Nuclear power plants that do not generate a profit for producers may still provide a net benefit to the economy once the benefit of reduced CO2 emissions is taken into account. Because the U.S. has not yet adopted an emissions pricing mechanism, there is not a market-based solution for policymakers. They can make one.

Carbon pricing is implicit in the Inflation Reduction Act. States and the EU have introduced nascent carbon pricing schemes with taxes, tax benefits and offsets. It isn’t unreasonable to assume that carbon pricing will become increasingly tangible.

The social cost of carbon, or SCC, is a measure that considers the economic impacts of rising sea levels, volatile and more extreme weather, and the economic costs of migration. Many homeowners and businesses are facing these costs via higher insurance premiums today.

The EPA’s current estimate of the SCC is $190 per metric ton (mt), hence the levels of tax benefits and subsidies contained in the Inflation Reduction Act. Nobel prize winner William Nordhaus estimates the SCC at $80/mt today, an estimate that increases substantially in the decades ahead. 

The increasing social cost of carbon over time means that the payoff for acting today also increases over time. 

Longtime oil and gas banker Karl Pettersen likens the imposition of carbon pricing on industry to an unfunded liability, albeit one that is imposed by society. Corporations can choose to make an offsetting capital investment to reduce emissions (same as paying down principal), or they can purchase carbon offsets annually (incurring highly punitive interest).

With the SCC steadily increasing, many corporations will spend ever more to purchase the offsets without addressing their own emissions, ultimately reaching net zero by way of bankruptcy court.

Wind farms, solar farms and batteries can help in the interim, but these solutions require volatile pricing to provide returns to investors with the added risk of volatile service. On this basis—and a few others—the Federal Reserve Bank of Dallas suggests that building more nuclear plants can be a cost-effective solution to improve the shaky reliability of the Texas grid and reduce wholesale price volatility in Texas.

Carbon pricing

The carbon emissions from a 1,000-megawatt (MW) combined-cycle natural gas power plant amount to approximately 800 pounds per hour to 900 lb/hr, or about 3.7 MMmt/year for a plant running 24/7. Therefore, a carbon tax of $100/mt would generate approximately $370 million in costs for the combined-cycle gas power plant, or in additional tax revenues for the federal government. A simple cycle gas turbine power plant that produces approximately 1,100 pounds per megawatt hour of CO2—4.4 MMmt/year—would have an annual carbon tax of $440 million.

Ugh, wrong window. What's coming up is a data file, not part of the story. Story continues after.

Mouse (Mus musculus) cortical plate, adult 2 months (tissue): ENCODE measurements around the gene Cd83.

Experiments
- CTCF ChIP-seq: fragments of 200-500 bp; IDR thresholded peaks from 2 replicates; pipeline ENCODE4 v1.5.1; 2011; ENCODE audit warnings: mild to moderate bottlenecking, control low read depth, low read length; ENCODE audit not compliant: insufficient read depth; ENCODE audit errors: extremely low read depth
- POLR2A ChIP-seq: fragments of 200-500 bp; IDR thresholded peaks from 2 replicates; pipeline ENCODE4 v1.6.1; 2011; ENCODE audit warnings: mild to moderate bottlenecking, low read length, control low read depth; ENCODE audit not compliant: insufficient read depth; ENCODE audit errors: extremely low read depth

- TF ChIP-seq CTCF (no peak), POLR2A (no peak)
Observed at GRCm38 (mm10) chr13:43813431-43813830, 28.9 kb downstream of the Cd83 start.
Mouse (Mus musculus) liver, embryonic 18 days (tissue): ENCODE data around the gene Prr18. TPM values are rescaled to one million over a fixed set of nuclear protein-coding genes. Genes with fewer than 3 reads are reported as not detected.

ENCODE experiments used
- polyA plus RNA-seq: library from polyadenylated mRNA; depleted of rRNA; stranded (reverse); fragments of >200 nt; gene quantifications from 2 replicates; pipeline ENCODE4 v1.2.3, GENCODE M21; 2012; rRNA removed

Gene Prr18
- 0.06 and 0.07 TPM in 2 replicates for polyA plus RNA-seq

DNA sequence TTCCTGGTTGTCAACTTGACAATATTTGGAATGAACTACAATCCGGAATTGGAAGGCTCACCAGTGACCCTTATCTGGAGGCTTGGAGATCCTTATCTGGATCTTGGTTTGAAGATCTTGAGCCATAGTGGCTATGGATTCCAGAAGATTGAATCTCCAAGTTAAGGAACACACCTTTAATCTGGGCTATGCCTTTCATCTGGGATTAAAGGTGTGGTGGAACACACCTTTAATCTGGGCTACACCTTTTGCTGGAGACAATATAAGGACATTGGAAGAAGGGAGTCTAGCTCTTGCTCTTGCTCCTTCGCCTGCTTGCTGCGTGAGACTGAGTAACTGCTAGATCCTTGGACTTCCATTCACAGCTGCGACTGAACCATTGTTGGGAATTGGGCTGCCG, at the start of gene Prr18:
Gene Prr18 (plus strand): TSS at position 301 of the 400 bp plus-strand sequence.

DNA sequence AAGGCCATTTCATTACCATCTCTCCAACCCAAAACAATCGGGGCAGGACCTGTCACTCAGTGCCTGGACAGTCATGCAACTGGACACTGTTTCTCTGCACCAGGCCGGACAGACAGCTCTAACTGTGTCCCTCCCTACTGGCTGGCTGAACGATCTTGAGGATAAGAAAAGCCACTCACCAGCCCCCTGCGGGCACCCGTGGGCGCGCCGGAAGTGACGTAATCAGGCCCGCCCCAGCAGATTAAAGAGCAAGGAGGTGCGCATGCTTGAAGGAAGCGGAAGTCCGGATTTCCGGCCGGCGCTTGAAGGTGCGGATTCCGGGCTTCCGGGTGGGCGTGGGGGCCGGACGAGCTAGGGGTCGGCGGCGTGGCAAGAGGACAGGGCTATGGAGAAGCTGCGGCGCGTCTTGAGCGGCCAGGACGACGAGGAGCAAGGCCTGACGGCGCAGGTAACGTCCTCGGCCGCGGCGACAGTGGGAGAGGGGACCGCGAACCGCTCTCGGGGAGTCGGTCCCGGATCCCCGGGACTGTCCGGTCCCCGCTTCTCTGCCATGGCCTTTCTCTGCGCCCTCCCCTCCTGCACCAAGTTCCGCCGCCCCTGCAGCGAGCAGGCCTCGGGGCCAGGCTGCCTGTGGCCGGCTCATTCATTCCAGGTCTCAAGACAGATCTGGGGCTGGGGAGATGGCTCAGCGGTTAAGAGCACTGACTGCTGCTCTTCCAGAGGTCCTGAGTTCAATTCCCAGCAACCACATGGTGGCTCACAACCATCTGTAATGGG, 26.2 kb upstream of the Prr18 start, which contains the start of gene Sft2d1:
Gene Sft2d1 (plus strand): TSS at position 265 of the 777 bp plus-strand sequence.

While China is routinely condemned for having more than 100 coal power plants under construction, it is also building more than 100 nuclear power plants. Several of the new nuclear plants are based on the standard design of the Westinghouse AP1000, with a capacity of 1,110 MW at an estimated cost of less than $5 billion each. If China were to impose a $100/mt carbon tax, the payback in avoided taxes would take less than 15 years. The expected operating life of a nuclear power plant is growing, and the Nuclear Regulatory Commission has extended the licenses of a few plants to operate for a total of 80 years. 

France, which generates 70% of its daily electricity requirements from its nuclear power plant fleet, is replacing and upgrading its standardized nuclear portfolio with the EPR2 design, which will generate 1,600 MW of electricity. The estimated cost of the six planned 1,600-MW power plants is €67.4 billion or about $72.4 billion at the current exchange rate.

Each EPR2 power plant avoids approximately 6 MMmt/year of CO2 emissions. With EU carbon credits currently trading at €65/mt (US$69.61), the annual savings would be €390 million (almost $421 million in U.S. currency), or €31 billion ($33.4 billion) over an 80-year operating lifespan.

In the U.S., corporations are beginning to embrace nuclear power as an alternative to depending on increasingly shaky electricity grids. Dow Chemical is building four small modular reactors, capable of generating 80 MW each, at the company’s Seadrift, Texas chemical plant.  Dow estimates that switching to nuclear will avoid the release of 440,000 mt/year of CO2-equivalent, at an estimated $1.5 billion to $2 billion capital investment.

CO2 emissions for the U.S. in 2022 were a net 5,489 MMmt, with electricity production responsible for approximately 25% of the total. Making a dent in emissions with the current technologies for direct air and point-source capture is going to be difficult as a practical matter.  It is better not to produce CO2 in the first place, and nuclear power plants are the economically viable option.